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Old 05-24-2019, 09:11 PM   #7501
MichaelE
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Join Date: Mar 2018
Location: Southern Illinois
Posts: 1,828
Scales Modeled: HO
Welcome to the site.

Will you be modeling US, Canadian, or European railroads?
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Old 05-25-2019, 08:57 AM   #7502
BrianJ
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Join Date: May 2019
Posts: 2
Quote:
Originally Posted by MichaelE View Post
Welcome to the site.

Will you be modeling US, Canadian, or European railroads?
Well since I do have German heritage, Ill be mainly concentrating on a Canadian model with some German touches...
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Old 05-25-2019, 05:02 PM   #7503
traction fan
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Join Date: Oct 2014
Location: San Diego
Posts: 2,958
Scales Modeled: N
West Welcome aboard!

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Originally Posted by BrianJ View Post
Hi , My name is Brian, I live in rural Ontario. I loved model railroading in my youth and now after 35+ years I have the space available ( and the wifes blessings ) to begin enjoying model railroading again.. I see a lot has changed over the years...specially the price of supplies. I have a blank slate to work with and an area of about 15 X 20 to work with.
I concentrate on HO only...


BrianJ;

Welcome to the forum, and welcome back to the hobby! A space of 15' x 20' should allow you to build a very nice layout in your favorite scale of HO. Do you have a favorite prototype railroad, era, or geographic location that you would like to model?

There are a couple of different ways you could use your available space.

1) You could build a solid table that fills most of the 15' x 20' space with some space for aisles around the sides. One thing to consider in planning such a layout would be easy, convenient, access,to all parts of the table. What constitutes easy access can vary a lot depending on how high the table is, since that will be a factor in your ability to reach into the center area. Some other considerations would be your age, and any physical limitations; not only now, but in the future. A sad fact of life is that we all get older, and less flexible, over time. Model railroads, especially medium to large ones, take years/decades to finish. Some things I suggest avoiding are duck-under access, lift out sections, and complex track arrangements more than 12-18" from the nearest aisle.

2) A variation on the above, a true walk-in design. Basically more aisle and less table. No ducking, lifting out reaching way over, etc.

3) A step further than the walk-in. A shelf layout along some, or all, of the walls. The basic shelves don't need to be deep, say a 24" maximum. However, the ends will need to be deeper to allow turn-back loops, for continuous running. If all four walls are available these deep sections won't be necessary. You will have to bridge at least one door to get all the way around a room. For the movable section, I recommend a tilt down, tilt up, or swinging gate. All are much more convenient than duck unders or lift outs.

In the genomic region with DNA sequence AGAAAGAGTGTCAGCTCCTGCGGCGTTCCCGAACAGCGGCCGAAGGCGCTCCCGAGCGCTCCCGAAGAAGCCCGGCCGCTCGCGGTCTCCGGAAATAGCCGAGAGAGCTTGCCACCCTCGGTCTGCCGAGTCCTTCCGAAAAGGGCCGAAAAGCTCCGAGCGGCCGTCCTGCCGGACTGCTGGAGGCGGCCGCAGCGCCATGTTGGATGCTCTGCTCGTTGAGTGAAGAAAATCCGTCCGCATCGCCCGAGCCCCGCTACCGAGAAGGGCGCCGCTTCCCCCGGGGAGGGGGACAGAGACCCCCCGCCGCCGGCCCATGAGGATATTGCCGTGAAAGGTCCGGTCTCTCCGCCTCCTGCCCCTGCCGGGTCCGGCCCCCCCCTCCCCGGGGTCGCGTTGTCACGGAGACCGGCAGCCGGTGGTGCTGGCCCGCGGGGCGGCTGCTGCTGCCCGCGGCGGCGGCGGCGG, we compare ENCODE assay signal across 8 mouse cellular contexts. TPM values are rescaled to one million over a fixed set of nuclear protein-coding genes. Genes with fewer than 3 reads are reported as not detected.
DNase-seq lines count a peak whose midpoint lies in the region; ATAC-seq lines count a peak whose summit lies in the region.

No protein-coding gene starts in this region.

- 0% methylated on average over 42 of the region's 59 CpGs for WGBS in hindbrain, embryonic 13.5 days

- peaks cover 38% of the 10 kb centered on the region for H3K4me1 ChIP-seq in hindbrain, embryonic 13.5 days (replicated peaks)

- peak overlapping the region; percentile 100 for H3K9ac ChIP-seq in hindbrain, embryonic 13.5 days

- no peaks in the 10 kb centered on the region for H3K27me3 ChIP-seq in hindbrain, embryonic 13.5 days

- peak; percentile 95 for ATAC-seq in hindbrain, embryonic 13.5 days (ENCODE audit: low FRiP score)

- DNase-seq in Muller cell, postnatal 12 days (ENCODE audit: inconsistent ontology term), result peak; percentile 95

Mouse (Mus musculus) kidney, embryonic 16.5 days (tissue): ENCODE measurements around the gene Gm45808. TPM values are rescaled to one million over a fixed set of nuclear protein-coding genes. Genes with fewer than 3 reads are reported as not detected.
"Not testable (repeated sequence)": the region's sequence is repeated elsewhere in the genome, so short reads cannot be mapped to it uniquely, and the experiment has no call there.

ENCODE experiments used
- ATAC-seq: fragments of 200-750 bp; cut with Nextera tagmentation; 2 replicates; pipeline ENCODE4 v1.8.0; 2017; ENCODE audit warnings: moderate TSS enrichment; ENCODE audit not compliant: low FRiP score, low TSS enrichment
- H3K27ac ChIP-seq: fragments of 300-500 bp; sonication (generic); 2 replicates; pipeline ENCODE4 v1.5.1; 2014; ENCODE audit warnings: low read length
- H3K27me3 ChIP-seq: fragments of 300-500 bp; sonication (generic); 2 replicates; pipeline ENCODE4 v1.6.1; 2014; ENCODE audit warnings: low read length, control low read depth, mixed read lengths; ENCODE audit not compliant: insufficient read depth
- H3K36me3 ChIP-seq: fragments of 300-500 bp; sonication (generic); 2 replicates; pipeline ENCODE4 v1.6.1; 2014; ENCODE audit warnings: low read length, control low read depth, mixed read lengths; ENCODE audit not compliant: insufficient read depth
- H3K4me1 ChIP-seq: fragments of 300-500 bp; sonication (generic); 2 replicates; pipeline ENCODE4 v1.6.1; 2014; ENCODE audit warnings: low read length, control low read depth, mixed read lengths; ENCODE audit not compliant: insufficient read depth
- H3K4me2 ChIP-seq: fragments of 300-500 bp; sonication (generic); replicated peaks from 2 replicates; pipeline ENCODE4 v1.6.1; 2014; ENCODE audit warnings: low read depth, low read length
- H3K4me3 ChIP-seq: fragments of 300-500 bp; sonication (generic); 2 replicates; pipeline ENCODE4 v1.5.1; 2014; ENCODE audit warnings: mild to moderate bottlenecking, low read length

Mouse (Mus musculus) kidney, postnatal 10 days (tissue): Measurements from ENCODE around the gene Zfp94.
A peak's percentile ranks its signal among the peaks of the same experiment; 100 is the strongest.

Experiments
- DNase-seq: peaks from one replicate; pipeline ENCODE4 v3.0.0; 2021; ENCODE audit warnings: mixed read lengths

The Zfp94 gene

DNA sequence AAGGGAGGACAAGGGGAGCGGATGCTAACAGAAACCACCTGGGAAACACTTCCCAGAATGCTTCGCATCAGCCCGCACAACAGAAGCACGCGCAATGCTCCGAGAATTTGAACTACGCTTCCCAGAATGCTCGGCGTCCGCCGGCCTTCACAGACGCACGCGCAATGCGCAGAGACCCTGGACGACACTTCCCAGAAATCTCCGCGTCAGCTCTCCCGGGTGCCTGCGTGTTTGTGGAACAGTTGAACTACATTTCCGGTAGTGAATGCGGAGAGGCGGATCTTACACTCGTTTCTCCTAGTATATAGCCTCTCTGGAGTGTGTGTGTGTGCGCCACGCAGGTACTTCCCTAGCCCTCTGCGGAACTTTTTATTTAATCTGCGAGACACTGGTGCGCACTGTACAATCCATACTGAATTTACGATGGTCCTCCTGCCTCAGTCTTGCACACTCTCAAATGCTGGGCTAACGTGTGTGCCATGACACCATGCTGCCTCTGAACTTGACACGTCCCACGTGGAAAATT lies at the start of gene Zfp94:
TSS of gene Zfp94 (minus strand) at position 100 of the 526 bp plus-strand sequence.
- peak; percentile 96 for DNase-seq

The attached files discuss some of these options in more detail. They also have other, more general info. I wrote them primarily for new modelers, planning their first layout. I realize that you are not new, and have had a layout before. However if you choose to look through the files, you may still find some useful information in them.
Since you are now planning your "dream layout", I recommend the excellent book "Track Planning for Realistic Operation, by John Armstrong. If you don't already have it, you can order a copy from https://kalmbachhobbystore.com/products/books or from www.amazon.com

Good luck, & have fun!

Traction Fan

WHERE DO I START 3.pdf

MODEL RAILROADING ON A BUDGET.pdf

Model Railroad Terminology 2.2.pdf

1 How to build a better first layout.pdf

2 How to build a better first layout.pdf

3 & 4 How to build a better first layout.pdf

5 How to build a better first layout.pdf

6 How to build a better first layout.pdf

All AboutTurnouts rev 4.pdf
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Old 05-27-2019, 06:10 PM   #7504
asnowden
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Join Date: May 2019
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New to Model trains and have a question about my first set

Hey guys, I purchased a vintage Lionel set locally and am going to have to get the engine running.
I got an entire Lionel 296T Outfit, complete with box and all. Looks like everything is there.
The wheels on the engine need to be replaced due to the nickel separating and not allowing the wheels to move completely.
Is there a recommendation for a repair guide and should I try to repair the paint or leave as is?

https://photos.app.goo.gl/RYF7EGu3zYT6f7k3A

https://photos.app.goo.gl/aYTEnCwDxdCtEAYB9
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Old 05-27-2019, 07:36 PM   #7505